Thanks for supporting the skate park

The Monmouth Independence Future Skate Park committee would like to give an enthusiastic thank you to Les Schwab for allowing us to hold our first fund raising event at their location. This willing commitment to the community made our car wash a great success. Our thanks also goes out to all the people who came and supported us and gave us positive feedback about the future skate park.

Brice Spreadbury


Neighbors already manage peafowl

The peafowl article of Aug. 28 states that no proposed solution has come to fruition. That is not the case. five years ago, the peacock-admiring neighbors agreed to maintain the size of the flock to keep their unique presence in the neighborhood but not grow to excessive numbers. For five years, peafowl have been transported (not euthanized) as needed to limit the size of the flock.

Something else has recently taken a hand. This summer, an adult peacock and peahen disappeared. The peahen’s surviving chick was transported about a month ago. The current population is four adults and three chicks.

These beautiful creatures draw people from all over Monmouth to hunt for feathers during shedding season. Unfortunately they draw people who feed them in the street, from their cars. This is dangerous for the peacocks. Please stop doing this.

I’d like to see Monmouth celebrate and enjoy the diversity of wildlife mentioned in the editorial of the same paper (and protect your gardens with wire from those deer!) and live in mutual tolerance.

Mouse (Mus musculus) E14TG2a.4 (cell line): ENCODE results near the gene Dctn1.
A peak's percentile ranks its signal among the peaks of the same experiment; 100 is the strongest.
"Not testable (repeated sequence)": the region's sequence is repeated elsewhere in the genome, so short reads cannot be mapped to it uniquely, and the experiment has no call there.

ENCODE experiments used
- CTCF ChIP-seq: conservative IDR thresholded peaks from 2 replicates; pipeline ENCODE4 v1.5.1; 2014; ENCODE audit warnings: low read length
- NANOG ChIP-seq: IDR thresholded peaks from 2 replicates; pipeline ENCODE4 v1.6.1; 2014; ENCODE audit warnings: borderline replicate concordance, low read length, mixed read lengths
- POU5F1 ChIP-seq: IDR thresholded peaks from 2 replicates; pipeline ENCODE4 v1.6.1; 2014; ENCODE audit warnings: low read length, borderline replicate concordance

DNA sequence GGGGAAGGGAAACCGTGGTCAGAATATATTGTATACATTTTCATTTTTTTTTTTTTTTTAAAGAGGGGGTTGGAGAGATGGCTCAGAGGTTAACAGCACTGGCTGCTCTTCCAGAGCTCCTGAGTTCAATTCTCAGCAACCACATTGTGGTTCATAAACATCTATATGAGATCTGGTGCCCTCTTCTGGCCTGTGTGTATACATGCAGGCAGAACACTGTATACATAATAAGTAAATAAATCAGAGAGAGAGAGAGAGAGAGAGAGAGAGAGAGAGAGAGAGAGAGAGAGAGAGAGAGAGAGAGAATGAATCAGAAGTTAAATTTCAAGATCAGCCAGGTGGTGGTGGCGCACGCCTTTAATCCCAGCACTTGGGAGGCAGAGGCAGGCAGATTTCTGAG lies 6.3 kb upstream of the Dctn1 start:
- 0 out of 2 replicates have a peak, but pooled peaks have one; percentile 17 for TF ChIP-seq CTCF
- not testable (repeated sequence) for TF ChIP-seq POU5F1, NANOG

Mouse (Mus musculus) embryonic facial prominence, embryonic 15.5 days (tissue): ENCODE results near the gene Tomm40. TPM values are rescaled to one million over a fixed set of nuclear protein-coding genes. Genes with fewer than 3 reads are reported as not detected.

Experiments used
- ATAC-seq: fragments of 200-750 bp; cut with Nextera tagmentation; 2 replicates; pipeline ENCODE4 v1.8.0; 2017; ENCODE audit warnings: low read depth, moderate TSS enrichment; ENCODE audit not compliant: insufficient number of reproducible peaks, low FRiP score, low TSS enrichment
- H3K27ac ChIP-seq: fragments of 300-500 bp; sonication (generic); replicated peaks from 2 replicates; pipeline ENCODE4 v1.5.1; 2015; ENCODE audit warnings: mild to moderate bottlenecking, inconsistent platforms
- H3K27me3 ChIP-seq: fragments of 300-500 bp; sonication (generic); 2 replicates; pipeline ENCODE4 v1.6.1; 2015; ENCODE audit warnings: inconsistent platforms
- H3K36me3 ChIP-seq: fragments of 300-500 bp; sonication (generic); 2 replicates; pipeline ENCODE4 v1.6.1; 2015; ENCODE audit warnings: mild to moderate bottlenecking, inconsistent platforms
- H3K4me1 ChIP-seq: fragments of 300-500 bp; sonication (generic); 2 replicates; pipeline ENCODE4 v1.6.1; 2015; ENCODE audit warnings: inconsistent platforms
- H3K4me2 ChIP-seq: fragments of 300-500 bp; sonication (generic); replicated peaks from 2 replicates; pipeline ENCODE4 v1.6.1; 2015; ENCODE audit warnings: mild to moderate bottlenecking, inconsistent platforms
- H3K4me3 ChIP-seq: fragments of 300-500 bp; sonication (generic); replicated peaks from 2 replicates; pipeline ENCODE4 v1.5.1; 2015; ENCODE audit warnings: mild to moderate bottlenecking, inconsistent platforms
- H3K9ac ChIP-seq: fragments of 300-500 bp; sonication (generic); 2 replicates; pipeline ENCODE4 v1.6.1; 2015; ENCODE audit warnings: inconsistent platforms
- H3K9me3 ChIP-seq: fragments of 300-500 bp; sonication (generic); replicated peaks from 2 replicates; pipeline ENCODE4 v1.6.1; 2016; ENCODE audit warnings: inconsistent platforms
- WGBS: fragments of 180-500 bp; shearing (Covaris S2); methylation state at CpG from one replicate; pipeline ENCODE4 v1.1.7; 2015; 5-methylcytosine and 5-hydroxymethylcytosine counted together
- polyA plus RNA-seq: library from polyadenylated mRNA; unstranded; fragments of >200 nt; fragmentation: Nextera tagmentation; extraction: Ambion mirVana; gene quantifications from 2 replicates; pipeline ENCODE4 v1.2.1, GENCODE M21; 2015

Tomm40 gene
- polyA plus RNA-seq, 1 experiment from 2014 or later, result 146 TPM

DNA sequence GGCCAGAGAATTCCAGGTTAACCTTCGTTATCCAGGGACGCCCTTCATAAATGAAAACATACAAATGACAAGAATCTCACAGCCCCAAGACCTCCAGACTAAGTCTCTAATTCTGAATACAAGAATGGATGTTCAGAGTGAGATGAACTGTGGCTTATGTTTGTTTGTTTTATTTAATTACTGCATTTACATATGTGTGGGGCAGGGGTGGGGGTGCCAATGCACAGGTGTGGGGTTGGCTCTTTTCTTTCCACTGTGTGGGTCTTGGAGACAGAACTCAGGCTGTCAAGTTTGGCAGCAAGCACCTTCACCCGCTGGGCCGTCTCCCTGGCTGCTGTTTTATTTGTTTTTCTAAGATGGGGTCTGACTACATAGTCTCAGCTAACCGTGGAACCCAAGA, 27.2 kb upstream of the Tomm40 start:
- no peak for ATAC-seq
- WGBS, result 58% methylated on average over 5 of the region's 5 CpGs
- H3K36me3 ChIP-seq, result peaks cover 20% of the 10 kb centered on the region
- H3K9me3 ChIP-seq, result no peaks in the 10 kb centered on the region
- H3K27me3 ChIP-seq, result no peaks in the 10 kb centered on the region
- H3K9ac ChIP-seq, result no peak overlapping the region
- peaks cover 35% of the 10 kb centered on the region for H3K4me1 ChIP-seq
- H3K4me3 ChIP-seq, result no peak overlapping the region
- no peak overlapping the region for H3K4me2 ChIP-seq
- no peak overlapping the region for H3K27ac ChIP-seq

Kathy Farnworth


Peacocks wanted

I wanted to inquire about the peacocks. Instead of euthanasia, do you know if anyone would be willing to relocate them to a farm in Eastern Oregon. There was a peacock that stayed on my family’s farm for about 20 years, and everyone loved it. It has since died, and I know my stepmom would love to welcome more on the farm.

Amanda Starr-Morris


Peafowl part of abundant wildlife

Peacocks are one part of the ambiance of the Gentle Woods in north Monmouth. It lies along the protected greenway of Ash Creek.

Those of us living in the area are used to dealing with raccoons, opossums, skunks, nutria, flickers, bats, quail, China pheasants, and yes, peacocks.

I arrived here in 1970. Since then, I have lived and coped with most of the critters abundant in the creek. Last week, we had lovely doe visible at the end of North Craven where it meets with Olive Way.

I have had to take my beagle to the vet because she challenged the porcupine that had crept under my back fence. I’ve had to scrub my terrier at 2 a.m. — the result of a fight with a skunk in my backyard.

If you live in Gentle Woods, you assimilate into a unique environment. It is a beautiful day or night when I am unexpectedly entertained by the most current critters, including many squirrels and yes, peacocks!

Oh yes, last week a new one showed up: a chipmunk. I love it here, and think we should accommodate ourselves to living in a diverse and beautiful community.

By the way, I hear West Main Street has a large flock of wild turkeys. Another problem?

Rosemarie Lieuallen


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